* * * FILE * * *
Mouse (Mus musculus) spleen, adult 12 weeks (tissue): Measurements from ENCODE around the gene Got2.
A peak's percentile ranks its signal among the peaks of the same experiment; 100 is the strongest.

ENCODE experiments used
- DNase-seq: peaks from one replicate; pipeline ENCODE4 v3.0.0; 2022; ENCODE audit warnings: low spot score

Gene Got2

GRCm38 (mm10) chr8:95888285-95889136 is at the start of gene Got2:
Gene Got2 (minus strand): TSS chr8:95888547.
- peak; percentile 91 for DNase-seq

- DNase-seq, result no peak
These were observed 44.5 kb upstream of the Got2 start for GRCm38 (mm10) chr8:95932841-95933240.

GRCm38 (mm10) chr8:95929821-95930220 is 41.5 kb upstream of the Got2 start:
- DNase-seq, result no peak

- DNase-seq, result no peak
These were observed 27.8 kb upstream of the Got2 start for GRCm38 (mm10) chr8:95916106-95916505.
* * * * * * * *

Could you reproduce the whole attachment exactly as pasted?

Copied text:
Mouse (Mus musculus) spleen, adult 12 weeks (tissue): Measurements from ENCODE around the gene Got2.
A peak's percentile ranks its signal among the peaks of the same experiment; 100 is the strongest.

ENCODE experiments used
- DNase-seq: peaks from one replicate; pipeline ENCODE4 v3.0.0; 2022; ENCODE audit warnings: low spot score

Gene Got2

GRCm38 (mm10) chr8:95888285-95889136 is at the start of gene Got2:
Gene Got2 (minus strand): TSS chr8:95888547.
- peak; percentile 91 for DNase-seq

- DNase-seq, result no peak
These were observed 44.5 kb upstream of the Got2 start for GRCm38 (mm10) chr8:95932841-95933240.

GRCm38 (mm10) chr8:95929821-95930220 is 41.5 kb upstream of the Got2 start:
- DNase-seq, result no peak

- DNase-seq, result no peak
These were observed 27.8 kb upstream of the Got2 start for GRCm38 (mm10) chr8:95916106-95916505.